As was the case with most Turkic peoples, genesis of the Crimean Tatars spread through centuries and involved many tribes and peoples inhabiting the Crimean peninsula, including ancient Greeks, Alanes, Khazars, Seljuks, Pechenegs (Pincenates) and Cumans (Kipchaks, Pechenigs).
From time immemorial, there were three dialects of Crimean Tatar language: the Southern, or Coastal dialect belongs to Oguz language family and is the closest to Turkish; the Steppe (Nogay) dialect belongs to Kipchak language family; and the Central dialect traditionally spoken by the Crimean highlanders, which has elements of both the Coastal and the Steppe dialects. This Central dialect is the direct descendant of the ancient Kipchak language; it is from this dialect the modern Crimean Tatar literary language originates.
Boris Kuftin, a Turkologist and a researcher of Crimea, wrote in 1924: “Profound influence of the Southern Turkish Othman language is what differs the speech of the coastal Tatars from that of the other Tatars’ of Crimea… Tatars in Alupka, Yalta, and Gurzuf speak almost pure South Turkish, while Tatars from the mountain villages of Sudak district have distinctive dialect traits, like replacing the soft “k” with “ch”, etc, which can be explained by the influence of Anatolian dialects.”
We have a representation of the Crimean Tatar proto language in Codex Cumanicus, a collection written by different authors in different periods. Its oldest part was probably written in XII, while the final part was completed by 1303 somewhere in Crimea (probably, Qafa). Today, copies of Codex Cumanicus can be found in Venice.
Before the Mongol conquest of XIII, Crimea was mostly populated by different Turk peoples, descendants of Khazars, Volga Bulgars, Pechenegs (Pincenates), predominantly Cumans (Kipchaks). Besides, there was a small community of Seljuk Turks who were merchants and vendors. That was the time when Islam was spreading through the peninsula, and by 1260-70ies most Turks, influenced by preachers from Anatolia and Central Asia, converted to Islam. There are few historical documents proving this, but those sources are persuasive.
Commercial activities of the city-states of Venice and Genoa created a demand for knowledge of Turkic languages, especially after the Golden Horde, or Ulus Juchi, emerged as the largest Eurasian state of that period. The Golden Horde’s most used language was Cuman (Kipchak), and most princes of Rus, as well as the elite of Hungary and Transcaucasian states, and much of the affluent Italian merchants. Basically, it was the lingua franca for most of the Eastern Europe and the Black sea region in XIII–XIV.
“A letter from one of the Fratres Minores the Avignon Collegium of Cardinals informs of the reasons why Tatar language is taught at the mission’s school in Qafa. Of course, such teaching would be impossible without textbooks and dictionaries. The school in Qafa may probably have used one of the scrolls of Codex Cumanicus for teaching purposes. Most linguists who studied the Codex positively attribute it to the Crimean Tatar language.”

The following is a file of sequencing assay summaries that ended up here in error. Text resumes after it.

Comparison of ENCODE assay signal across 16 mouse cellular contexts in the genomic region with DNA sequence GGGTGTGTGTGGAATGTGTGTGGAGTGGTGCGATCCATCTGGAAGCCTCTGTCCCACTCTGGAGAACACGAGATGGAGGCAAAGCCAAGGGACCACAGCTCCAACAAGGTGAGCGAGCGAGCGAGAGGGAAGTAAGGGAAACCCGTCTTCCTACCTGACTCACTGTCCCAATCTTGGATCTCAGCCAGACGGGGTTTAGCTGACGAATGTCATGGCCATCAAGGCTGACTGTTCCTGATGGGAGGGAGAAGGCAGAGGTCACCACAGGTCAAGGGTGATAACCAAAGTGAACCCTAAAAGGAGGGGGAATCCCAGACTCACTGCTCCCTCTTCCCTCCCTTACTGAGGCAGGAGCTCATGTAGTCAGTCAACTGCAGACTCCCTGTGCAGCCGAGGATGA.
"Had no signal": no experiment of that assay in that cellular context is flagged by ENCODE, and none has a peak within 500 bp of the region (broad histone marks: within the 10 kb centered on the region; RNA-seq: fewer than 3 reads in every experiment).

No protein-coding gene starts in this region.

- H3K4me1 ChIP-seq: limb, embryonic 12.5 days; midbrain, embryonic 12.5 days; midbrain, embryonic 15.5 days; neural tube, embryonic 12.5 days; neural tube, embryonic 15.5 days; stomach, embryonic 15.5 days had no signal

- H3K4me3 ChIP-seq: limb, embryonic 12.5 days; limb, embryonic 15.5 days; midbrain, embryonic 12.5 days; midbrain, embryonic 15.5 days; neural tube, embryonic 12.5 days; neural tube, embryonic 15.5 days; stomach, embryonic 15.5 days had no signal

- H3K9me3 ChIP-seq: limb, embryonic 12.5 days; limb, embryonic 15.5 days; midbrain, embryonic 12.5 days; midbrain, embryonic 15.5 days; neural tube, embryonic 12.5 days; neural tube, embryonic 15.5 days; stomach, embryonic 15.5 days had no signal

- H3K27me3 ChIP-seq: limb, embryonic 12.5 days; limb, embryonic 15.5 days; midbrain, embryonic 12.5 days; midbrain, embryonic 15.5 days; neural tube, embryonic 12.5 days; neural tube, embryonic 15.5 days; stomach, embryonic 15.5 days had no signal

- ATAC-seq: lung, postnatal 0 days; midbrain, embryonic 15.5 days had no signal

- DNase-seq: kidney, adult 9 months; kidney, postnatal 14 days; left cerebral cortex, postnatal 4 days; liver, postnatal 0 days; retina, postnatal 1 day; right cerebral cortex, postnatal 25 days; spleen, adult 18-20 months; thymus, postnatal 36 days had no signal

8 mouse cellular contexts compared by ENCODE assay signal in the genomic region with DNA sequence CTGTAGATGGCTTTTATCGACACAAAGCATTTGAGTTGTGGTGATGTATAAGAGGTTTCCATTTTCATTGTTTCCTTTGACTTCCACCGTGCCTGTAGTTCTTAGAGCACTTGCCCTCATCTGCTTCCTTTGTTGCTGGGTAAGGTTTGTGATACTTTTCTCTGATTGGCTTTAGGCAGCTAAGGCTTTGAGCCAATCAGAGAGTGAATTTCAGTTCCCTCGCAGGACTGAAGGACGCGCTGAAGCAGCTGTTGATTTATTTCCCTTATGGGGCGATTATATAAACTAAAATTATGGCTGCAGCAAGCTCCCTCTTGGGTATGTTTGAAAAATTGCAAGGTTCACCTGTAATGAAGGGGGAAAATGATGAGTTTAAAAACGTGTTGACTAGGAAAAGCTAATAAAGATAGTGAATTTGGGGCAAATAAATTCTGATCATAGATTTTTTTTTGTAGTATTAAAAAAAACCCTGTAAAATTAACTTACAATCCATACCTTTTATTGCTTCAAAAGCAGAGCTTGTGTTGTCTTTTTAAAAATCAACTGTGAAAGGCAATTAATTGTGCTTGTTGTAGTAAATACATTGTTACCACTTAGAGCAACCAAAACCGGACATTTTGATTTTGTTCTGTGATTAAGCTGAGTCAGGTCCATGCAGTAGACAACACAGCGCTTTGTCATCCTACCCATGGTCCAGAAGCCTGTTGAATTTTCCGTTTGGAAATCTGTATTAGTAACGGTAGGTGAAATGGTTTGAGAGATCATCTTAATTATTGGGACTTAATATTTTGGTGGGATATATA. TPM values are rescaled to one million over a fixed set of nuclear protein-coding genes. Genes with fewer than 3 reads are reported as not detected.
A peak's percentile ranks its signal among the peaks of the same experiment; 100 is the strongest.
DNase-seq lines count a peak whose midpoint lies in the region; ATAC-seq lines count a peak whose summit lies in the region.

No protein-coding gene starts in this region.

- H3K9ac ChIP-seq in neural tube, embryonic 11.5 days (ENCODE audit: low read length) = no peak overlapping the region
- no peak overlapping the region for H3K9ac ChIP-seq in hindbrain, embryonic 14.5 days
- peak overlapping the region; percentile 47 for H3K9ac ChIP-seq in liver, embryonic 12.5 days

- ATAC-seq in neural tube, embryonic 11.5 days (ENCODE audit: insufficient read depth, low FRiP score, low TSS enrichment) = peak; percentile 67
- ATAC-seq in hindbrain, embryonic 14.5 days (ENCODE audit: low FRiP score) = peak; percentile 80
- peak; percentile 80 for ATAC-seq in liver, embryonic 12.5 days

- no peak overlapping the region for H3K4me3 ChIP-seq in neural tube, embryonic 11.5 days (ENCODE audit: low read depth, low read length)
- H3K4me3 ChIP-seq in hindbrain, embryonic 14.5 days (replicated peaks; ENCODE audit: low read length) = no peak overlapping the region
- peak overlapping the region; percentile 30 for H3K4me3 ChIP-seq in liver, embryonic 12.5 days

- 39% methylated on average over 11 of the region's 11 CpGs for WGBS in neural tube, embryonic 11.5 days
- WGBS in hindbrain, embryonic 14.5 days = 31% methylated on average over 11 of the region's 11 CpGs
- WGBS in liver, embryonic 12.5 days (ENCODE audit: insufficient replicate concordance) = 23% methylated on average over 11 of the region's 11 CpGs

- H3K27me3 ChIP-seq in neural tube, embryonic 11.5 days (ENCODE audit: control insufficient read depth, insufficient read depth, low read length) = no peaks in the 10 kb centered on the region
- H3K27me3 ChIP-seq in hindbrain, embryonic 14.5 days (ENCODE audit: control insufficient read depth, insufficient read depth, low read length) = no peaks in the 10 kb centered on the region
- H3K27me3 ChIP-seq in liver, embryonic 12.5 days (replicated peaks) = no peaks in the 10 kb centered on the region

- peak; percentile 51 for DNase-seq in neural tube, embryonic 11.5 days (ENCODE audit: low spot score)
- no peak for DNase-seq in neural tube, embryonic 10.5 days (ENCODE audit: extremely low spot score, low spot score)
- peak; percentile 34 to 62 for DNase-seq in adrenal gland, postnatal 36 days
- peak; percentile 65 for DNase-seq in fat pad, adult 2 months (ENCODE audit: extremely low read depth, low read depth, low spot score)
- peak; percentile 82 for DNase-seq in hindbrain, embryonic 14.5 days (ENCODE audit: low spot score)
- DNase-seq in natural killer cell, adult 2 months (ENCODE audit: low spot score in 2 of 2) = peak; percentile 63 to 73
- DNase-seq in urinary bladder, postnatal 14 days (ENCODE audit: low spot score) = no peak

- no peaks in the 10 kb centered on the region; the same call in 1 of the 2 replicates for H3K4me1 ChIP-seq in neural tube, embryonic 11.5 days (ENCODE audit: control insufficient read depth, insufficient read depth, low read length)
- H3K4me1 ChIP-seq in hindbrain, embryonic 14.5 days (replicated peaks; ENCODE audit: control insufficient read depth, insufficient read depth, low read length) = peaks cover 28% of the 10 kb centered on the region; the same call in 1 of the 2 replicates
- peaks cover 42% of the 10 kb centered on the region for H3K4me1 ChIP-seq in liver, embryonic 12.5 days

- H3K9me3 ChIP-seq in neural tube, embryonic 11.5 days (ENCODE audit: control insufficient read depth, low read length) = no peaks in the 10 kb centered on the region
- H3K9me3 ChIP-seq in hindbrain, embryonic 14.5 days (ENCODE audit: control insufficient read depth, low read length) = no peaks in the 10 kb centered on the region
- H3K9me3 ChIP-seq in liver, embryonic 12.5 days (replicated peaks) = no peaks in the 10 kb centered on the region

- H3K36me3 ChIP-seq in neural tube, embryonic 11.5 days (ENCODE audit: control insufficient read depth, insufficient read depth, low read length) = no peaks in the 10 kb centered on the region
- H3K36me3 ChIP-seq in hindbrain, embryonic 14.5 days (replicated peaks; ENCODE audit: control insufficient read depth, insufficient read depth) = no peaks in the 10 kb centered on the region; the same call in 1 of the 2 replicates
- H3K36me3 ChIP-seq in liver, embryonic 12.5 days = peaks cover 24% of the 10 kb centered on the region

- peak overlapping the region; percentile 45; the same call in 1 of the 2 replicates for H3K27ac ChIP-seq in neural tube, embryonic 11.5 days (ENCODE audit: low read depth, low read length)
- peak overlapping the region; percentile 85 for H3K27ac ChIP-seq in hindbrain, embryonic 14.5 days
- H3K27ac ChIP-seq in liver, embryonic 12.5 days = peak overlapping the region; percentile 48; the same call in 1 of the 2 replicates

Some of Europe's most prominent Turkologists like Yaroslav Dashkevych, Alexander Samoylovich and Jean Deny believed Codex Cumanicus to be one of the first written artifacts in Crimean Tatar. Otto Blau in his 1876 work also indicates the direct connection between the Codex Cumanicus and the dialects of the Crimean Tatar language.
Modern Ukrainian researcher Yaroslav Pylypchuk notes that the earliest samples of Kipchak language are represented in “Diwan Lughat al-Turk” or “The Compendium of the Turkic languages” by Mahmoud al-Kashgari. The same is true for the X-XI century Oguz language: al-Kashgari’s work is it’s only documented source. The researcher recited his linguistic findings in Oguz and Kipchak languages, and then compared them to Karakhanid (a literary language closely related to ancient Uighur. — Ed.)
Anna Comnena, a Bysantean historian, mentioned ethnic kinship of Pechenigs and Kipchaks in her work, the Alexiad, and states that “Pechenig and Kipchak people spoke the same language”.
All these records give us a crude understanding of the rich historical heritage the Crimean Tatar language came into during the age of its formation. Having emerged in the early Middle Ages, the Crimean Tatar language reached its full flowering in the Crimean Khanate, where many prominent works (including poetry) and historical chronicles were written.
Prominent researcher and educator Ismail Gaspirali, author of numerous works on history and culture of the Crimean Tatars, was both the successor to the tradition and the founder of the new Crimean Tatar literature. A modern Muslim can find several of his works quite interesting, including “The Culture of Islam”, “Lessons for Ramazan”, “The Study of Qur’an Recitation”, “History of Islam”, “Shariah Rules for Fasting”, “The Compendium of Everyday Obligatory Religious Rules for Muslims”, etc.
Ismail Gaspirali had a great impact on the formation of the modern literary Crimean Tatar language. He raised a galaxy of talented intellectuals that carved the Crimean Tatar literature its rightful place in the Global Literature. Gasprali understood the true meaning of native language for Crimean Tatars’ everyday life; he wrote: “No need to mention the importance and the deep meaning of the common literary Crimean Tatar language for publishing and for the readers’ growth. Language is the basic means for developing a nation.”
Thanks to Mr.Gaspirali, Crimea was seen as one of the most important centres of Islamic Renaissance, and the Crimean Tatar was on par with the other Turkic languages.
By Oleksandr Stepanchenko